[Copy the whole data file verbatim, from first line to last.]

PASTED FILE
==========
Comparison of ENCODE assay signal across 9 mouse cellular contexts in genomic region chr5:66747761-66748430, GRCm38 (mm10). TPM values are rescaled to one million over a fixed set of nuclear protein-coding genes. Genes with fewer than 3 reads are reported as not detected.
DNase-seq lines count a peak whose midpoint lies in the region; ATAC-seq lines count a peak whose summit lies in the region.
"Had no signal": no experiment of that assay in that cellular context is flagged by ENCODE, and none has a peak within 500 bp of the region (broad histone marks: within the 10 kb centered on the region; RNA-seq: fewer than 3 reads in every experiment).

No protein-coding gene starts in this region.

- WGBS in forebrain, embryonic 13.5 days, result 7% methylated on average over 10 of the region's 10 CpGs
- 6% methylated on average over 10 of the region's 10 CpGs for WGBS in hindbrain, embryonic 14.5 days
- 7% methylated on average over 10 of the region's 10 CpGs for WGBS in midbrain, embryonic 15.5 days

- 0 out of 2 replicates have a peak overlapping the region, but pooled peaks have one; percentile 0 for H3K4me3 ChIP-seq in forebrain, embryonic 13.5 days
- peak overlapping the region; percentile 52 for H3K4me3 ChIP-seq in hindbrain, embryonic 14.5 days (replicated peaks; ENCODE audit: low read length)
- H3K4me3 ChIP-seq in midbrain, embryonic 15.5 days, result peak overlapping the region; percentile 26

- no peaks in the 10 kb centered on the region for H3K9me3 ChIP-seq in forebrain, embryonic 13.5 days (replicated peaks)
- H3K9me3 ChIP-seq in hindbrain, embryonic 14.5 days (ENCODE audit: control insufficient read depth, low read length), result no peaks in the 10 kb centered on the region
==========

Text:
Comparison of ENCODE assay signal across 9 mouse cellular contexts in genomic region chr5:66747761-66748430, GRCm38 (mm10). TPM values are rescaled to one million over a fixed set of nuclear protein-coding genes. Genes with fewer than 3 reads are reported as not detected.
DNase-seq lines count a peak whose midpoint lies in the region; ATAC-seq lines count a peak whose summit lies in the region.
"Had no signal": no experiment of that assay in that cellular context is flagged by ENCODE, and none has a peak within 500 bp of the region (broad histone marks: within the 10 kb centered on the region; RNA-seq: fewer than 3 reads in every experiment).

No protein-coding gene starts in this region.

- WGBS in forebrain, embryonic 13.5 days, result 7% methylated on average over 10 of the region's 10 CpGs
- 6% methylated on average over 10 of the region's 10 CpGs for WGBS in hindbrain, embryonic 14.5 days
- 7% methylated on average over 10 of the region's 10 CpGs for WGBS in midbrain, embryonic 15.5 days

- 0 out of 2 replicates have a peak overlapping the region, but pooled peaks have one; percentile 0 for H3K4me3 ChIP-seq in forebrain, embryonic 13.5 days
- peak overlapping the region; percentile 52 for H3K4me3 ChIP-seq in hindbrain, embryonic 14.5 days (replicated peaks; ENCODE audit: low read length)
- H3K4me3 ChIP-seq in midbrain, embryonic 15.5 days, result peak overlapping the region; percentile 26

- no peaks in the 10 kb centered on the region for H3K9me3 ChIP-seq in forebrain, embryonic 13.5 days (replicated peaks)
- H3K9me3 ChIP-seq in hindbrain, embryonic 14.5 days (ENCODE audit: control insufficient read depth, low read length), result no peaks in the 10 kb centered on the region